Energy cost crisis: A third of schools planning deficit budgets

Written by: Pete Henshaw | Published:
Image: Adobe Stock

A third of schools are planning for a deficit budget by the end of next year as a direct result of soaring energy costs.

Research involving more than 1,000 school leaders in England found that they are anticipating an average 106% increase in energy costs over the next 12 months.

One in six of the respondents is predicting an increase of 200% of more in their bills.

The survey was run by the National Association of Head Teachers in March and April and the results published to coincide with the union’s annual conference, which took place in Telford this weekend.

Chancellor Rishi Sunak acknowledged rising energy costs earlier this year when he unveiled a support plan that would see a majority of households get £350 to help with bills.

This came as energy watchdog Ofgem increased the energy price cap from April 1 by £693 to £1,971 a year.

However, so far there has been no moves from the Department for Education (DfE) to offer additional financial support for schools.

One residential special school told us that they are bracing for a 192% increase in their gas bill – roughly equivalent to £50,000. The headteacher said: “I genuinely don't know how we are going to make it through the year.”

Elsewhere, in Hertfordshire, schools have been warned to expect rises of around 135%, while one large MAT said they were estimating their annual gas bills rising from £500,000 to £1.7m (240%) and electricity rising from £1.1m to £2.3m (110%).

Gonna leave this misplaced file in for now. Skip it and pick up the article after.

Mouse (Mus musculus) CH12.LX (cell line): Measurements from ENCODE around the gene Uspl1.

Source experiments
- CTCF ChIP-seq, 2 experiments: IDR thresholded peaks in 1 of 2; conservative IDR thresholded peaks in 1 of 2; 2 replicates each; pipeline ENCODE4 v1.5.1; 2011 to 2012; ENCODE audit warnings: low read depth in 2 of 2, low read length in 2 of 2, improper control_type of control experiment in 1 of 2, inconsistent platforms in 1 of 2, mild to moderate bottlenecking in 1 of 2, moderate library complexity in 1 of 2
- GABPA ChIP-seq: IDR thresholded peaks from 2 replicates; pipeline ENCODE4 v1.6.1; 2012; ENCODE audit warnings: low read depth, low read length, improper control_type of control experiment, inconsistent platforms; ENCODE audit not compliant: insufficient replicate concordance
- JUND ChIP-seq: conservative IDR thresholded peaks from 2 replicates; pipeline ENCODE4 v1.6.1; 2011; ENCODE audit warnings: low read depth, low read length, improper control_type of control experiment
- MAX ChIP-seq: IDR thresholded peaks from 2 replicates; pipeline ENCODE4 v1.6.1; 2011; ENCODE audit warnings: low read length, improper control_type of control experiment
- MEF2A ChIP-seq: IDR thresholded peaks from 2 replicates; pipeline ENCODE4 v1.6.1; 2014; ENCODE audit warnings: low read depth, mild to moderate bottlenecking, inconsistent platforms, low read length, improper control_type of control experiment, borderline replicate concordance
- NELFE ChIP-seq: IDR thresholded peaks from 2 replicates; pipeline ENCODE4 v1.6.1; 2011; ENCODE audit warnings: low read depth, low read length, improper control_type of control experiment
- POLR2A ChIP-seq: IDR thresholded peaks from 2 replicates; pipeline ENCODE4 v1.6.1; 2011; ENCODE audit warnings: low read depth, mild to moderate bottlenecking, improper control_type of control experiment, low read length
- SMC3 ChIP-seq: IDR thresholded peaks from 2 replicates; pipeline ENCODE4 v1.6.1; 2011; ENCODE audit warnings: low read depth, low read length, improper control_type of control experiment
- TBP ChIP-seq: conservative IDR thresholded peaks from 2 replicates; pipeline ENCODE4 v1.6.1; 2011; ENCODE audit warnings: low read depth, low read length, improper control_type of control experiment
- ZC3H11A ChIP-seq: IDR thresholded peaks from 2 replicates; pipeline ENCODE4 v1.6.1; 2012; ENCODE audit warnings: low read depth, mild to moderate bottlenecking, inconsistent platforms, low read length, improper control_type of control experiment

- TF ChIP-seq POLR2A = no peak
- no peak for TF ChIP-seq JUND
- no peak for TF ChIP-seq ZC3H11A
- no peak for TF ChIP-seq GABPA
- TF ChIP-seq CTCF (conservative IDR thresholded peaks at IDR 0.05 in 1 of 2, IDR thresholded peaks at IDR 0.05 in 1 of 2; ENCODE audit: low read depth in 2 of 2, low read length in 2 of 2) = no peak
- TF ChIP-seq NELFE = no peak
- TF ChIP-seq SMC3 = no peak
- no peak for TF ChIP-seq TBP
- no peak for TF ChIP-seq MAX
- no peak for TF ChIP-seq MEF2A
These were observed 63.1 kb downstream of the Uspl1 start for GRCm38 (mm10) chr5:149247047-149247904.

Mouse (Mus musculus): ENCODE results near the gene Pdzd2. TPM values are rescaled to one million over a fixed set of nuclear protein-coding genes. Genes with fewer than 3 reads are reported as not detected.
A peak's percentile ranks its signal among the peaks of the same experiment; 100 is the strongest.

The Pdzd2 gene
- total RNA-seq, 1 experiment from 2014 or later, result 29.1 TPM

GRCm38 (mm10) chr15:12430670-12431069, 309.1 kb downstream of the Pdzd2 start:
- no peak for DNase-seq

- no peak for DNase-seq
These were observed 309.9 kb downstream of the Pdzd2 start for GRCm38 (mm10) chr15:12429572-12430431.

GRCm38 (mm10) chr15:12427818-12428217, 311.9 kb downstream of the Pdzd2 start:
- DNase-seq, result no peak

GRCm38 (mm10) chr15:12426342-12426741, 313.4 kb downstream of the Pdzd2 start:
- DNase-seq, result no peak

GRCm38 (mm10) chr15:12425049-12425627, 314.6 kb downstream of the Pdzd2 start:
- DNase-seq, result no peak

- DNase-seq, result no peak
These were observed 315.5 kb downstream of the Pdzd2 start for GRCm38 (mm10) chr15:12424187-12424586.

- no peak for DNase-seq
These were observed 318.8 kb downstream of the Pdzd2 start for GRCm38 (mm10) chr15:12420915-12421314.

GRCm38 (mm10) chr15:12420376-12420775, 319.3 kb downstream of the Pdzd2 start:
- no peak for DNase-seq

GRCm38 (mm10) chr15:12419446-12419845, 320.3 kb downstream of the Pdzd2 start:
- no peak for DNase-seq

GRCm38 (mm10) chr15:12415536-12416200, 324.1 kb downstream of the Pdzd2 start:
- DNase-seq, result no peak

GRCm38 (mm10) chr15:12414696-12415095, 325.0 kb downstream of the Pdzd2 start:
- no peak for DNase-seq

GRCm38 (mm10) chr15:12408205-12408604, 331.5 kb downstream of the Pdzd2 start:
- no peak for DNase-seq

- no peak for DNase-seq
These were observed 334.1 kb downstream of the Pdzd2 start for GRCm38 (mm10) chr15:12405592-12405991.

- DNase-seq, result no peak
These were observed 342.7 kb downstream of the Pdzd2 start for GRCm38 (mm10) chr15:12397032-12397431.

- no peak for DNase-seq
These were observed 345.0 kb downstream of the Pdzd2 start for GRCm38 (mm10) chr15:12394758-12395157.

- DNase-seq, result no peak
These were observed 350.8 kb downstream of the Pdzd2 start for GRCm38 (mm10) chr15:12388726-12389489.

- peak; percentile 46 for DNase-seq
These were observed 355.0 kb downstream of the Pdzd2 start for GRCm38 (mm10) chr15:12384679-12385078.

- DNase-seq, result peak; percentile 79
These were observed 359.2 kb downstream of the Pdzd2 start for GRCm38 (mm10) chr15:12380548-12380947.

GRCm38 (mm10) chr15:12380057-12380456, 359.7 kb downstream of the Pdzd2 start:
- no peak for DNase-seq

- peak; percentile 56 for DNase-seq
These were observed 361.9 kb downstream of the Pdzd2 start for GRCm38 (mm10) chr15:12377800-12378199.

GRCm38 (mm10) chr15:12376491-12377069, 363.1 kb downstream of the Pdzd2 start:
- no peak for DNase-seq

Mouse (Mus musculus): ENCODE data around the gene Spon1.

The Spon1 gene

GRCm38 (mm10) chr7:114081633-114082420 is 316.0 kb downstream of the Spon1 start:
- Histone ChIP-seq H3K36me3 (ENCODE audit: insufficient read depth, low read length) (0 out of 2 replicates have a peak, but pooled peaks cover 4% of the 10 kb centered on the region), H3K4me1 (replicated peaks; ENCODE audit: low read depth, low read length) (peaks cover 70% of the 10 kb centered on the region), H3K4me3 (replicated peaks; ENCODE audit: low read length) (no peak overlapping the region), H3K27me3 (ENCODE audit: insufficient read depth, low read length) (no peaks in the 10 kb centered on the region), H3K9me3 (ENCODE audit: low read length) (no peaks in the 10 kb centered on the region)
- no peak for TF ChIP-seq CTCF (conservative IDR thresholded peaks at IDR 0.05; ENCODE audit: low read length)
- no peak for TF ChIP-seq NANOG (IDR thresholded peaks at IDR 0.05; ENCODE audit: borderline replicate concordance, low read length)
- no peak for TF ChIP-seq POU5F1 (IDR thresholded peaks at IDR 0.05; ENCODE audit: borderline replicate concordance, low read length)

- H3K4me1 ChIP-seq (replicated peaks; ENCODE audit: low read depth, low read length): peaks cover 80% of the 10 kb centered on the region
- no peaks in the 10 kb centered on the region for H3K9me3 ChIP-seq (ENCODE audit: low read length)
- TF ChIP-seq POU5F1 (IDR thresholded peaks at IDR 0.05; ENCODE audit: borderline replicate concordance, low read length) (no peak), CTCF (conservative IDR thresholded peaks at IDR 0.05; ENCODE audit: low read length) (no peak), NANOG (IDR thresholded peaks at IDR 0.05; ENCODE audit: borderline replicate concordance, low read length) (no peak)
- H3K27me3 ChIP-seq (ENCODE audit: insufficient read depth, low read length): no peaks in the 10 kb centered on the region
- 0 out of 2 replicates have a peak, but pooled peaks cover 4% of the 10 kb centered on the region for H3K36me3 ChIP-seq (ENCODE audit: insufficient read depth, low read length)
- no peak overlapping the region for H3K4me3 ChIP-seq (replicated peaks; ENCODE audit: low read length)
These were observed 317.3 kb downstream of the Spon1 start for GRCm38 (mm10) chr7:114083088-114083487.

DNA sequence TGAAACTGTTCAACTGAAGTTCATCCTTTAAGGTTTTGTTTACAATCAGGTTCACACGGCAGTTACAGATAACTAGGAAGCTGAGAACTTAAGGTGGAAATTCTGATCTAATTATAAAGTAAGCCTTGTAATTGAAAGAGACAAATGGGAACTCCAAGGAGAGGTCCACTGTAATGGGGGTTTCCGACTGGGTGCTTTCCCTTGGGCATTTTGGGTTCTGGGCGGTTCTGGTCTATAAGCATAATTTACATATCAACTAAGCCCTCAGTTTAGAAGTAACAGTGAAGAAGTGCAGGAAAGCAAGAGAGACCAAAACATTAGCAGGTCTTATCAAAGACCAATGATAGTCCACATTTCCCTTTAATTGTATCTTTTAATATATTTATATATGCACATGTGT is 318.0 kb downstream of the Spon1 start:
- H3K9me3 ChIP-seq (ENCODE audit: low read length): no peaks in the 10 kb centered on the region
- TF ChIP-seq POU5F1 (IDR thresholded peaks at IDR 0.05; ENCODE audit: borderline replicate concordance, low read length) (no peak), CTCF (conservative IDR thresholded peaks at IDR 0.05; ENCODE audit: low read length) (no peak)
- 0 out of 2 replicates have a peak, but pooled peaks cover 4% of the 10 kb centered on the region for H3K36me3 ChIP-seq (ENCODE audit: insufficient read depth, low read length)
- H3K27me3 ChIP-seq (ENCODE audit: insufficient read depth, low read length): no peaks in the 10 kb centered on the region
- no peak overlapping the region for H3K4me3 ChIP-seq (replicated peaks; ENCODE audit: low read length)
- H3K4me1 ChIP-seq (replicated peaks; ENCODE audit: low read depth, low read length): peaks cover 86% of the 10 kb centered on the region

On average, respondents in the NAHT survey – the majority of whom work in primary schools – were expecting to pay an additional £26,786, with average total energy bills expected to rise to £53,298 in the next financial year.

When asked what action they were planning to take to be able to foot the rising bills, the school leaders said:

  • Reducing energy consumption (64%).
  • Reducing investment in equipment for the school (54%).
  • Reducing maintenance and/or capital spending (53%).
  • Reducing investment in CPD (46%).
  • Reducing the number of teaching assistants/or teaching assistant hours (40%).
  • Reducing non-educational support and services for children (30%).
  • Reducing the number of teachers or teaching hours (15%).

One school leader responding to the research said: “I was going to take on a support assistant for a year for SEN but can't afford to commit to a year's salary.”

Another added: “I am resigning. We can't run the school without proper funding. We've already had restructures and I don't think we can go any leaner.”

Worryingly, 21% of the respondents said they had used either the Crown Commercial Service’s School Switch service, or one of the Department for Education’s approved frameworks to receive alternative quotes for energy supply. However, the majority of those who had used the DfE’s services (74%) said they had not been able to lower their energy costs.

Paul Whiteman, NAHT general secretary, said: “Rising energy costs will almost certainly have a negative impact on education, and could hamper their recovery efforts. For some, the energy price hikes are the equivalent to the cost of a full-time teacher.

“Every penny spent in schools is a choice. These increased energy costs mean that money which could be being spent on pupils is being paid to energy companies instead.

“The government’s attempts to restore school spending to 2010 levels is being rapidly eroded by these and other cost pressures. The government needs to do more to ease the impact of the energy crisis on schools, for children’s sake.”


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